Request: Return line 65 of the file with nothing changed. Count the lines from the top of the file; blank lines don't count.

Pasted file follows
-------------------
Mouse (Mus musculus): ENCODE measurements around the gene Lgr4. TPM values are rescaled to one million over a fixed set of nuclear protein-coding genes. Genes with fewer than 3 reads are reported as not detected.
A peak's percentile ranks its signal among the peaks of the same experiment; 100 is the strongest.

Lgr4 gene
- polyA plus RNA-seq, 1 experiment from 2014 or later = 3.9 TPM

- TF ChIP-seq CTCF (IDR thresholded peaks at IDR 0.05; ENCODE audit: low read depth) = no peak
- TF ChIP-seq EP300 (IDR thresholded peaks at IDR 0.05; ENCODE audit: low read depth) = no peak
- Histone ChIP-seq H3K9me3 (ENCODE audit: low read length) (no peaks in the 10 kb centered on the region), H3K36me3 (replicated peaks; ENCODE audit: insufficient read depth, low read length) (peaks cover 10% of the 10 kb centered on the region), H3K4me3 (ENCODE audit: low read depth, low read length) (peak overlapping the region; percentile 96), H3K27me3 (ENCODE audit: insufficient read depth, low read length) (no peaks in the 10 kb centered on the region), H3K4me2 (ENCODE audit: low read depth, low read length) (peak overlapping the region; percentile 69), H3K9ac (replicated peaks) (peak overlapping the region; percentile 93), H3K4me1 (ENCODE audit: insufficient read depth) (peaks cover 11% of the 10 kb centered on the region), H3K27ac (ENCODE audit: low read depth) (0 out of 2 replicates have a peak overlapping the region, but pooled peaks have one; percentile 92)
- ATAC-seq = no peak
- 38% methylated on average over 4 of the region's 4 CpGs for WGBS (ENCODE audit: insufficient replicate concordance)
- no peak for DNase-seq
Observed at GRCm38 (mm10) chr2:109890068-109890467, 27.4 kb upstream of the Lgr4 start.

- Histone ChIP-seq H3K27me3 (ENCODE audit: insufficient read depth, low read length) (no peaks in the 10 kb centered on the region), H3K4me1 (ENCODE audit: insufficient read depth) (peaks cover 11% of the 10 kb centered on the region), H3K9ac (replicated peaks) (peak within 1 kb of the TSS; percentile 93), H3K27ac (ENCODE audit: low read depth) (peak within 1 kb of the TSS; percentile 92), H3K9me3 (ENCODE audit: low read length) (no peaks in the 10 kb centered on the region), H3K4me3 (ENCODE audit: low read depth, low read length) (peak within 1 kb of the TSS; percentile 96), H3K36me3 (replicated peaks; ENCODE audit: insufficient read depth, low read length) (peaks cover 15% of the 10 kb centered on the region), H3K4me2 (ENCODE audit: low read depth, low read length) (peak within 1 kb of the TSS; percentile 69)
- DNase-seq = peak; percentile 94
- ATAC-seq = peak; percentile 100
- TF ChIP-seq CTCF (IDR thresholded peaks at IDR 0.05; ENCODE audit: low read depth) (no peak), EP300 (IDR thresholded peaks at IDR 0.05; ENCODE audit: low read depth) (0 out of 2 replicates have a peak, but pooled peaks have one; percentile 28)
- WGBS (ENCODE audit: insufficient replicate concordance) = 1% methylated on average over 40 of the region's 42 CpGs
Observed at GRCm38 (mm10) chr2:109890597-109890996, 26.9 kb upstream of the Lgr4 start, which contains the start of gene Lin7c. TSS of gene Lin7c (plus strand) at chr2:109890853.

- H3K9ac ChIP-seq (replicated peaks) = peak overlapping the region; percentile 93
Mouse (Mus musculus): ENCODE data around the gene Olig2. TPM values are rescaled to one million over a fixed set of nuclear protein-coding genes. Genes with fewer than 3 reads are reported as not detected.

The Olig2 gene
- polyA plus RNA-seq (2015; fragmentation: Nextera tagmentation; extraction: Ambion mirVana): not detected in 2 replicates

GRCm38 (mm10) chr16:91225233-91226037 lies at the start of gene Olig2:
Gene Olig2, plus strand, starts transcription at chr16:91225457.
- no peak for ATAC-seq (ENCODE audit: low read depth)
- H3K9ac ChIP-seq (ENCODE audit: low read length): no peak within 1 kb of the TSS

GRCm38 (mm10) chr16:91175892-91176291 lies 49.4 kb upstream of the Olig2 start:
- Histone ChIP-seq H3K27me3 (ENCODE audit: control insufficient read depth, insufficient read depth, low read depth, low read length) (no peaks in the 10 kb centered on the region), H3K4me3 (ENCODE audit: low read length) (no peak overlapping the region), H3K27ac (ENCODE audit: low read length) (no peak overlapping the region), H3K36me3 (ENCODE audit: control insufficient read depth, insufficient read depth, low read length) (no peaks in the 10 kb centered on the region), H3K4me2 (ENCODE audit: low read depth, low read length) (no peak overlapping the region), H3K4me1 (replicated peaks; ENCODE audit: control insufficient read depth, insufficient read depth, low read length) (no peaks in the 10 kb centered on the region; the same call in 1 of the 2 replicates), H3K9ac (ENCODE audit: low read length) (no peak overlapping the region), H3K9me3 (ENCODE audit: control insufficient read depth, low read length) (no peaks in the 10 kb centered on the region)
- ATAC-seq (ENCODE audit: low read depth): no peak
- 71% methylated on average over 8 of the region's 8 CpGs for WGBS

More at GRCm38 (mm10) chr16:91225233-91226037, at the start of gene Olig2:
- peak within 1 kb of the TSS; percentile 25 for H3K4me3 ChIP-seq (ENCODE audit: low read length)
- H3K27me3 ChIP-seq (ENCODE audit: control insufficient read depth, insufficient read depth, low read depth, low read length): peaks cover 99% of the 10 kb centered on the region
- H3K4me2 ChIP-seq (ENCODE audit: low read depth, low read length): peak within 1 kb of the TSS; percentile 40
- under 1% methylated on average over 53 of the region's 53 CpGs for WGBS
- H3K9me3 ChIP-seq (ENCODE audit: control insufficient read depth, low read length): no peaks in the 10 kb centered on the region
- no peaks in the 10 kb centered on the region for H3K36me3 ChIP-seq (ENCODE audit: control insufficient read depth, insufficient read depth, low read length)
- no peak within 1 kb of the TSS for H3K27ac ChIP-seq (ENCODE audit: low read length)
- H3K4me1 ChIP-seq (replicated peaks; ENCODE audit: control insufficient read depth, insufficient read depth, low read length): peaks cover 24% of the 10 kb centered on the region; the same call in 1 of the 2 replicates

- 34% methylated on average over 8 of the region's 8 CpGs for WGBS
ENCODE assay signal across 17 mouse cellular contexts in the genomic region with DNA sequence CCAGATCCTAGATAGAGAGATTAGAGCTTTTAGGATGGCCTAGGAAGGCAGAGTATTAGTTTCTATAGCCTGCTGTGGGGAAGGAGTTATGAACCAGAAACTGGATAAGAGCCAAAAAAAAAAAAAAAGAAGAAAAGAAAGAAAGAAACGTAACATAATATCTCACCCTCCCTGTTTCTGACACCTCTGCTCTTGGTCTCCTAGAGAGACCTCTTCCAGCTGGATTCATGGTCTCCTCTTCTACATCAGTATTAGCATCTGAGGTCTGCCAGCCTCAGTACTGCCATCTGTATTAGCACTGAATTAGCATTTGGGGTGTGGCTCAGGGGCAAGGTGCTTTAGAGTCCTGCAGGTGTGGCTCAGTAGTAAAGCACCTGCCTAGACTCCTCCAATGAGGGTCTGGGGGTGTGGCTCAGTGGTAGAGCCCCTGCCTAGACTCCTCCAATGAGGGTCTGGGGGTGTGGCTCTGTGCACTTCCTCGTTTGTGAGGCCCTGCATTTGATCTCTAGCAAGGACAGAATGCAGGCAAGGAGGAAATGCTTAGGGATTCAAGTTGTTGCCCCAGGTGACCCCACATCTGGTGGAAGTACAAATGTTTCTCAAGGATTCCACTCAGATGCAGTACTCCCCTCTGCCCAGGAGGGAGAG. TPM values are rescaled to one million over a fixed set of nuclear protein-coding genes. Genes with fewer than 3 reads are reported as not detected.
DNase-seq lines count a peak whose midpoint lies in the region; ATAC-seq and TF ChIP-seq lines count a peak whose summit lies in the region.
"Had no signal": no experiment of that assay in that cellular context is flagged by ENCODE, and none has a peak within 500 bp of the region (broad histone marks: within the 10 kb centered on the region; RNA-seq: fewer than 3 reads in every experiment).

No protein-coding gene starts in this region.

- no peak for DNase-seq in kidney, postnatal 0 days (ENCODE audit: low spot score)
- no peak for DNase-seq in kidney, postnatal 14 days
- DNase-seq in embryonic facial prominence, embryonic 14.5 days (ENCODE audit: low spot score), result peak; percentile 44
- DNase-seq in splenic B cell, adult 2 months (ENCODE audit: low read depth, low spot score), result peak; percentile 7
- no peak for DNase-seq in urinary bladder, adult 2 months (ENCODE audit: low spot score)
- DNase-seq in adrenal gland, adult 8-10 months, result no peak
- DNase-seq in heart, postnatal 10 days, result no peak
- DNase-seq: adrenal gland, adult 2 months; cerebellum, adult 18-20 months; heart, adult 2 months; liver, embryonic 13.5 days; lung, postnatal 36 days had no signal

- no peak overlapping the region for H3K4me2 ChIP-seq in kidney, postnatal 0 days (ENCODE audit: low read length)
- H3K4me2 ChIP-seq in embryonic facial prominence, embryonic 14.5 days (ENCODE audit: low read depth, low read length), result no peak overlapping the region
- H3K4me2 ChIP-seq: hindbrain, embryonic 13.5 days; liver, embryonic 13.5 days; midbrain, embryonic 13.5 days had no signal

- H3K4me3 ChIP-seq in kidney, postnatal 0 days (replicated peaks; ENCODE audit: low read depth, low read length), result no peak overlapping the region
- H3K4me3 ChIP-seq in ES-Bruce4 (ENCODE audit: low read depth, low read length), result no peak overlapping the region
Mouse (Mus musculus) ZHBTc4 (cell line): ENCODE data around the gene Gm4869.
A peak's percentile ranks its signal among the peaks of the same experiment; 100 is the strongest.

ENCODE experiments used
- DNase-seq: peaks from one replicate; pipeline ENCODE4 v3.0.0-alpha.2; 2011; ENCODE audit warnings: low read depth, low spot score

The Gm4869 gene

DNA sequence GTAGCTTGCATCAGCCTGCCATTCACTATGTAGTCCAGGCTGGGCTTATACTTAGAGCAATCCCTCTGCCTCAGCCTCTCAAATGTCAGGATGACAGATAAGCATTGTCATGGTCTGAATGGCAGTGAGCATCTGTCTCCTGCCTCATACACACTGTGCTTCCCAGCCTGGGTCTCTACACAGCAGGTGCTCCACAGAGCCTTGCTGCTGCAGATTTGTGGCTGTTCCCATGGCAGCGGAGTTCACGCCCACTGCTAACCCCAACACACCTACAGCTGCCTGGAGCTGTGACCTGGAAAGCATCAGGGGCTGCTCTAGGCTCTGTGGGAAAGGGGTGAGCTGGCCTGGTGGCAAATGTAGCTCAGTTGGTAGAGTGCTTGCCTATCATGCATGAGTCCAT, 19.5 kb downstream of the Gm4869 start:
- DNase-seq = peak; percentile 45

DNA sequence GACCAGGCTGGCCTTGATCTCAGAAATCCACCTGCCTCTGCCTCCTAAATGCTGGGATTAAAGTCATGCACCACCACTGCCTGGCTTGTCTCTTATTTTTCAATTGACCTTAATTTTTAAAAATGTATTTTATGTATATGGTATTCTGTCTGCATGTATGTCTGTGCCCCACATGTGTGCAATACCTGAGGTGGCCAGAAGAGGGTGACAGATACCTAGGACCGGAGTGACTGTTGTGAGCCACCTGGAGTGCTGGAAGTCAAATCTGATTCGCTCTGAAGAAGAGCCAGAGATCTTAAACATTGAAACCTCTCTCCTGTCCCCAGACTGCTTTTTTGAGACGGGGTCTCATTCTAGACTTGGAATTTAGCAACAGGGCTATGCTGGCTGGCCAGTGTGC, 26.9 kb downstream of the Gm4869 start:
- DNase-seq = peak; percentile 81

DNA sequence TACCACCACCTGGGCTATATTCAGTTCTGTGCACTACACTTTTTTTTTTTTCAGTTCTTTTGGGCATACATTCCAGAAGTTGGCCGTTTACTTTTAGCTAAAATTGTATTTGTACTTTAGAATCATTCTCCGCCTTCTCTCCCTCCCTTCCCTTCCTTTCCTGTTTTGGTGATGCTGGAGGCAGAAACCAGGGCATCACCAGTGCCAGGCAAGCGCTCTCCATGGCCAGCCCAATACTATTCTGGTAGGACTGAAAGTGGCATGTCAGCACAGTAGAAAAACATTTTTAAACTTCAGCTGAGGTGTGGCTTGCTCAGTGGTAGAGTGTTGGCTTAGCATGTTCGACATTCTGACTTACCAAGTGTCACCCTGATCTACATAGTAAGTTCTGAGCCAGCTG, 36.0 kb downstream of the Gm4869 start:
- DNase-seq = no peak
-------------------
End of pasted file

- DNase-seq = peak; percentile 81